I’ve been asked many times – and to be honest mostly by men – why I didn’t go “all in”. The thing is, I did go all in. It was incredibly hard work, and for close to two years I didn’t do much of anything else than think, plan and work on my startup while taking care of business at my full-time job in another startup.

Your femininity is a strength

The startup world is dominated by a masculine mindset, not only in terms of money being the ultimate goal for many, but also in how you should act, think and behave.

As a woman I’ve been told to push my feelings aside when talking to investors or hire new people. That feelings and emotions were a sign of weakness and unprofessional.

But, when you’re working with something you are truly passionate about, and that you believe in with all you being, how can you not show your emotions? The choices I make for my business have a deep impact on me, my colleagues, my partners, as they should. Otherwise, what’s the point of running a business?

I am an emotional person, and I show my feelings. To shut that part of my personality down in order to run a business makes no sense to me. Also, I learned that Copenhagen Cartel is a solid idea and brand, but in the end the investors put their trust in me, because they connect with me as a person – emotions and all.

In the end, I managed to create a business where purpose, planet and people come before profit. I never had to compromise my vision because I took my time and made sure my basic needs of financial security was met. And those emotions they tell you to hide? They are who I am, and those emotions and that heartfelt purpose were the reason I got an investment in The Dragon’s Den.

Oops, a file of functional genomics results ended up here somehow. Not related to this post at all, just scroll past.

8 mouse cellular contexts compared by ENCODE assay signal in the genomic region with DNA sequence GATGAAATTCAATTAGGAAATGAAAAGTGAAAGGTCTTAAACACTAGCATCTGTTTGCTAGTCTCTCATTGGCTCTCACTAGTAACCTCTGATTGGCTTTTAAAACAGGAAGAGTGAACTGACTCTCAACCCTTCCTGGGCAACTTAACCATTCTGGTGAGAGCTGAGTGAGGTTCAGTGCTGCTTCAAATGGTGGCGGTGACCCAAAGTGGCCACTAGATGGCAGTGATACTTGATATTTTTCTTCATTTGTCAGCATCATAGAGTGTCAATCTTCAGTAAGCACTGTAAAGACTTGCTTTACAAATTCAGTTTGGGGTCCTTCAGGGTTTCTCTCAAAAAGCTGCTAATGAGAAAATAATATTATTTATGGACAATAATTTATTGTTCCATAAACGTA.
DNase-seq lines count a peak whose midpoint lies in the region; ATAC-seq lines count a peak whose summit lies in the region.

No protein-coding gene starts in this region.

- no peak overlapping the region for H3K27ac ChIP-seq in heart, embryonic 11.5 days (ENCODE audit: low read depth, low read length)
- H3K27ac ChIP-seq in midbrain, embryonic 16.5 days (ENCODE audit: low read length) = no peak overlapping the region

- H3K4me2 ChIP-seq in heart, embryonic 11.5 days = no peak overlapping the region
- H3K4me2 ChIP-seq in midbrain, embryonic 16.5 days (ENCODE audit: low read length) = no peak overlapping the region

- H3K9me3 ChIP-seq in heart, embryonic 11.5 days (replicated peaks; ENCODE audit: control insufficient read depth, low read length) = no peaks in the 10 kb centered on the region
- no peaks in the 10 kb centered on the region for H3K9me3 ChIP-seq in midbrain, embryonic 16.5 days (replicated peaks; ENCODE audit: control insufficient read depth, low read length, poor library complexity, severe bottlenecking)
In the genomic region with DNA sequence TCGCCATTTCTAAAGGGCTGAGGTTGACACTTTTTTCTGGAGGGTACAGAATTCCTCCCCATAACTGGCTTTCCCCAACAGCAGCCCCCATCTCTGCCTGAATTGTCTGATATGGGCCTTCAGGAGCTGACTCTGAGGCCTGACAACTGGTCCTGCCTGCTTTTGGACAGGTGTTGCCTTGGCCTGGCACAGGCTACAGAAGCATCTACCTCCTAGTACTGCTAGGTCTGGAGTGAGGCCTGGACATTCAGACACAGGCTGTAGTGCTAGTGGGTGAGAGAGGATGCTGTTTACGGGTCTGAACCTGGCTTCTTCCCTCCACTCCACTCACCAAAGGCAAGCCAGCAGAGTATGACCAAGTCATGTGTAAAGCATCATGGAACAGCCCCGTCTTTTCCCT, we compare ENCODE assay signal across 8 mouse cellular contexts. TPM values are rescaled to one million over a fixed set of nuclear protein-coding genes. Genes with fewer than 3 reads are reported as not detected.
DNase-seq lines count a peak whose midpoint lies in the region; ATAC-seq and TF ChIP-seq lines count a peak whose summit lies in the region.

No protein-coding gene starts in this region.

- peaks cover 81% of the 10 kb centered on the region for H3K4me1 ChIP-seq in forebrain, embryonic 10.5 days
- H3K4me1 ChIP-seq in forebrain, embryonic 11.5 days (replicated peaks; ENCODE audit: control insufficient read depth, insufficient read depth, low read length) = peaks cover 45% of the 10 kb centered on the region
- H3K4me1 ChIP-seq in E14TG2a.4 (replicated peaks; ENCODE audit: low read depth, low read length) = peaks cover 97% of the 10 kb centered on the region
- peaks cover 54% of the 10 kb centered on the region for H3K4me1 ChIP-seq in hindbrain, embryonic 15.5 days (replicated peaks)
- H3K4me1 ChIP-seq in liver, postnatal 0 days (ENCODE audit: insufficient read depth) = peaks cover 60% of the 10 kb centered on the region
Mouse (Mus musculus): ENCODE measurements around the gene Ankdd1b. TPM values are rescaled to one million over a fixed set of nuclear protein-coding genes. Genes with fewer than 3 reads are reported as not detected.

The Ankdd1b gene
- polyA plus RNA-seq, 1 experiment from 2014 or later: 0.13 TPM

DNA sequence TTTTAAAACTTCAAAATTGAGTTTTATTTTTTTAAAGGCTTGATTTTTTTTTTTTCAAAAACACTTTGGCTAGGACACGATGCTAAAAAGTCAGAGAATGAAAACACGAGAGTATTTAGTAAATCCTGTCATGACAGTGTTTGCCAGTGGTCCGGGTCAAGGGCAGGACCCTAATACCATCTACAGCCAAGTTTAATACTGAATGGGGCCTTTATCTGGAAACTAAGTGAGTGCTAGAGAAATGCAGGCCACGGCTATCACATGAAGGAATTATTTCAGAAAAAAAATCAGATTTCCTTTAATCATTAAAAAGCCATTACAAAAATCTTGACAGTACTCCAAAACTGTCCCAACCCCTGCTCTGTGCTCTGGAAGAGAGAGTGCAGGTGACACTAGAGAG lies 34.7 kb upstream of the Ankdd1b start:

Image: Copenhagen Cartel

That investment made it possible for me to quit my full time job and dedicate all my time to Copenhagen Cartel.

I might not be the next Steve Jobs, but then again, that was never my goal. The idea that I had to build my business in a certain way – to go “all in” as they say – for my business to be a success, never sat right with me.

I believe it’s the same for many other women.

We need to flip the script and write a new tale of how you can become an entrepreneur.

By sharing my own story I hope to set an example and inspire you to dare to take that first step.

Trust me when I say, when it comes to starting a business you don’t have to take the plunge. You can test the waters before you dive in.

copenhagen cartel | Entrepreneurship | female entrepreneurship

Katrine Lee Larsen is the CEO and Founder of Copenhagen Cartel, a swimwear and apparel brand that creates beautiful products from upcycling ocean plastic. Katrine takes the lead on everything from the development of new materials and products, to updating the website. She’s also in charge of all sales and marketing. Together with her amazing team, she also continues to develop the company’s strategy.